This could include a group of men growing mustaches to celebrate Movember or a stray dog brought in to a shelter that is groomed and adopted.
This sort of essay should take no longer than a month or so to tell its story. Think pregnancy, from the baby bump through to birth and maybe even the first birthday, or following a returning soldier and their transformation back to civilian life. This project should last months and could be worked around other projects being completed at the same time.
A Day in the Life. For this essay, find someone such as a doctor, lawyer, firefighter, or police officer willing to let you follow him or her for a day, both behind the scenes and during their job.
If there are times when photos cannot be taken, then you can use the text option for a photo essay and supplement your photos with some captions or short written passages.
Find a local charity and document their daily operations, their personnel, and who or what they are helping. Give a visual sense of what they are trying to accomplish and why it is important. Turn a Day Out into Reportage. Find a location one would normally go to for a day out but treat this day out more as reportage—photograph behind the scenes shots, interview workers and customers. Locations could include amusement parks, nature preserves, or movie theaters.
Give Meaning to Street Photography. Hit the streets and document the faces of the homeless or the lives of streetwalkers. Try to go deeper than the surface and look for what passersby tend to ignore. Find a neighborhood and, after photographing the homes, ask to photograph those inside the homes. You could photograph them inside their homes or just in their doorways, depending upon what you want the focus to be on—the interiors or the individuals within those interiors. Find a school and photograph its students, teachers, and classrooms.
Show the students studying and playing and the teachers teaching and on break. Photograph the computer labs and technology if it is a more affluent school or focus on what the teachers make do with if it is a less affluent school. In all likelihood, any not-for-profit organization near you will be happy to have you bring attention their work.
When people have strong feelings about a cause, they will often go to any length to support it — even so far as dressing up in panda suits , as portrayed in this photo essay about conservationists. It could be a food festival or a parade or a 10k run. One way to approaching shooting an event is to capture scenes before, during, and after; get there early to shoot setup and preparations, then put yourself in the midst of the action once the event officially commences.
Finally, stick around for post-event happenings: It's not that photo essays don't require your time and dedication, but some photographers find them to be less demanding since, depending on the topic, they can be completed in a day or two. If you're looking for a project that doesn't have to drag on for too long, a photo essay may be perfect for you.
Jason Little is a photographer shooting macros, portraits, candids, and the occasional landscape , writer, and music lover. Link of possible interest- Photo essays in black and white http: Thanks for posting the link, Herman. I loved your photos and the captions are great.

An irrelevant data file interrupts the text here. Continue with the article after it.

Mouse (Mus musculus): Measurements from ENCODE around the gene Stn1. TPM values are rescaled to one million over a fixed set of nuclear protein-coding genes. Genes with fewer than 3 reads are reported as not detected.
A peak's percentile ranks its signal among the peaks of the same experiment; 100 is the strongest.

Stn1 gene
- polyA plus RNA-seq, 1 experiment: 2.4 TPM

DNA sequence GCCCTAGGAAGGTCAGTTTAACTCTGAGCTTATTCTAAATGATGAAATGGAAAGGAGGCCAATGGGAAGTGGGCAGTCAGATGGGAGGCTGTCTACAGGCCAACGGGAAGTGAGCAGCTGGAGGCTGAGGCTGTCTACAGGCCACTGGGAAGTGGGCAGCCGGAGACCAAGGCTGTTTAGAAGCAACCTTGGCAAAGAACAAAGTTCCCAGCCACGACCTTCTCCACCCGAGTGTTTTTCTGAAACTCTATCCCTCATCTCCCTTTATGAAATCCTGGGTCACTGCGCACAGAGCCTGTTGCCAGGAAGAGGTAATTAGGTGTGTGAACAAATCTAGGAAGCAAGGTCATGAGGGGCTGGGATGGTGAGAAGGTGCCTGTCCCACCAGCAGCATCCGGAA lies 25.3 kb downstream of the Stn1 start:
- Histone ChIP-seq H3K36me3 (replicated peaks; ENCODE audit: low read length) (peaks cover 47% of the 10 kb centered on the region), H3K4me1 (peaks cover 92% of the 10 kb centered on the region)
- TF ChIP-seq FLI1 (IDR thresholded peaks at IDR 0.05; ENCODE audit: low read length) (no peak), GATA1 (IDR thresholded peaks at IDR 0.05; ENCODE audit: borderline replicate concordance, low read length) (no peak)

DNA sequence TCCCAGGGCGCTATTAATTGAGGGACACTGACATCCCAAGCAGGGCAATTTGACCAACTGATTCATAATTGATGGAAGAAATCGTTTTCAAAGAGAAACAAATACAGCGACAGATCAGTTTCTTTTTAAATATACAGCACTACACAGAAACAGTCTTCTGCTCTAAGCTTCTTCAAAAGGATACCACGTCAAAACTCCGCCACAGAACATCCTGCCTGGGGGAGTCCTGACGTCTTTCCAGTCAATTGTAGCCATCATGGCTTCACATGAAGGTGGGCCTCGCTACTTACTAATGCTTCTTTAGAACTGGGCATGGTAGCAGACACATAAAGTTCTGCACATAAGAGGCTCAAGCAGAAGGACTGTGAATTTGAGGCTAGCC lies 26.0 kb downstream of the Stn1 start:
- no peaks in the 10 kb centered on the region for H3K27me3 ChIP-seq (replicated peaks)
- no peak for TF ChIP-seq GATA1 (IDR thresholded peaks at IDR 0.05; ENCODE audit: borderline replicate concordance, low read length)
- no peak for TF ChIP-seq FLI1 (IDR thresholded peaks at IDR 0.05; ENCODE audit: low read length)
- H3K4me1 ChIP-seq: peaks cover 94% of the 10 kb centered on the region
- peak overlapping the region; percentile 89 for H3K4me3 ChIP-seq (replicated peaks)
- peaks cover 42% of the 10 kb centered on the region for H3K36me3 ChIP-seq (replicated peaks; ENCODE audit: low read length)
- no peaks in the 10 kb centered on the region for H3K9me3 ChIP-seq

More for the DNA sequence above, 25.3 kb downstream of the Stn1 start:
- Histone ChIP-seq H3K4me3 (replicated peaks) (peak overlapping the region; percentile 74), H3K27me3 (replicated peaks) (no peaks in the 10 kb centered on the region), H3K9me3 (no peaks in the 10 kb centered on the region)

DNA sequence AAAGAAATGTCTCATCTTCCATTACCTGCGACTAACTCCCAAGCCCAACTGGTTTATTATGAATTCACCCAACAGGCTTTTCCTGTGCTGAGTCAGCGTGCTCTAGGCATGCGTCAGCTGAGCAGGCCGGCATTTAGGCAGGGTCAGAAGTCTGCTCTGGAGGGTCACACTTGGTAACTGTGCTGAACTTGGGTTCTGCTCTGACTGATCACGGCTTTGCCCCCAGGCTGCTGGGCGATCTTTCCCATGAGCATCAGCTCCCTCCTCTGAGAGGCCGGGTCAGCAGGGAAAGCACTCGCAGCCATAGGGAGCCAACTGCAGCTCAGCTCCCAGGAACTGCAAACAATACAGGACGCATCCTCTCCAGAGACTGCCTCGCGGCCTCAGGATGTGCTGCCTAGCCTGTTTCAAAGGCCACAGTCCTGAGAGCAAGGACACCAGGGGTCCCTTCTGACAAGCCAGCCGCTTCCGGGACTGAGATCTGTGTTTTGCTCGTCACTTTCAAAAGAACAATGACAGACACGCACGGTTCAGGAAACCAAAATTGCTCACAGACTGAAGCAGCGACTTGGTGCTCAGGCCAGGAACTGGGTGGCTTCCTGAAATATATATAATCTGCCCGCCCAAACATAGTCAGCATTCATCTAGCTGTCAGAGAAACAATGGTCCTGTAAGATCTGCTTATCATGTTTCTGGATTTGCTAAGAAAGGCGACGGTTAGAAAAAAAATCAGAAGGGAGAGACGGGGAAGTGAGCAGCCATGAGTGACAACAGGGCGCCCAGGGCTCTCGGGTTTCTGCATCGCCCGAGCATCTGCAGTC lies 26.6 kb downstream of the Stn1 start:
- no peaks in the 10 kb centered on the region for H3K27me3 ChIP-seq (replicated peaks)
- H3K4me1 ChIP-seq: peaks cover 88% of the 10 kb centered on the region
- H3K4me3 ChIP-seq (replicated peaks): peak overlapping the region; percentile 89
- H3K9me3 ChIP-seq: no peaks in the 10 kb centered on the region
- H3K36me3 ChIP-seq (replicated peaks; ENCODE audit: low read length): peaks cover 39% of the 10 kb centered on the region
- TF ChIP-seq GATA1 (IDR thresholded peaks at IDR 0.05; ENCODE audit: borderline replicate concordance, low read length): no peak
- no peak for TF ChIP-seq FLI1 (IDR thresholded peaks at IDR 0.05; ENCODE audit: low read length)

Thanks John, I still use a roll film camera for the photos. With shots per roll, I take time to view a scene before making a photo. It saves a lot of editing time. Thanks for this article! I am planning a family reunion in June and of course I plan to document the event in photos and your article brought somethings to my attention that I otherwise would probably have missed!
Thanks to you, I now plan to meet people in the parking lot when they arrive to document time from the beginning and I will get pictures of people heading out also.. I think the story will be more interesting and complete showing people walking towards and away from the reunion. I also plan to keep my camera working during the clean up!! Please log in again. The login page will open in a new window.
After logging in you can close it and return to this page. Photo by Jason Devaun.
Photo essays are typically either thematic (addressing a specific topic or issue) or narrative (tells a story, usually in chronological sequence). Following are ten photo essays ideas to consider Photo Essay #1: Document a Local Event.
Dec 25, · In college I tried to do a photo essay on an idea that was given to me by my professor. My heart wasn't in it because it wasn't MY idea and so the photos that came out of it were mediocre at best. I could list lots of topics that I think would make good photo essays - but they would be my ideas not.
The 30 Best Photo Essay Topics for High School Students. A photo essay is indeed one of the most interesting projects during high school. The traditional style of essay writing can get monotonous for students. A photo essay consists of a series of images related specifically to a topic or subject that interests you; you photograph with the sole intent of telling a story (either narratively or thematically) that takes shape over a number of shots.
Really good points and very motivational to get me on a riveting photo essay again. I did attempt one such photographic essay which I titled “The World of Weeds.” Would appreciate a few visits with any helpful comments or critiques. You’ve spent quite a bit of time in your English classes writing argumentative essays. You’ve even gotten pretty good at writing on the topics your instructor assigns. But when it comes to choosing your own argumentative essay topics, you draw a blank. It’s not that there aren’t any good.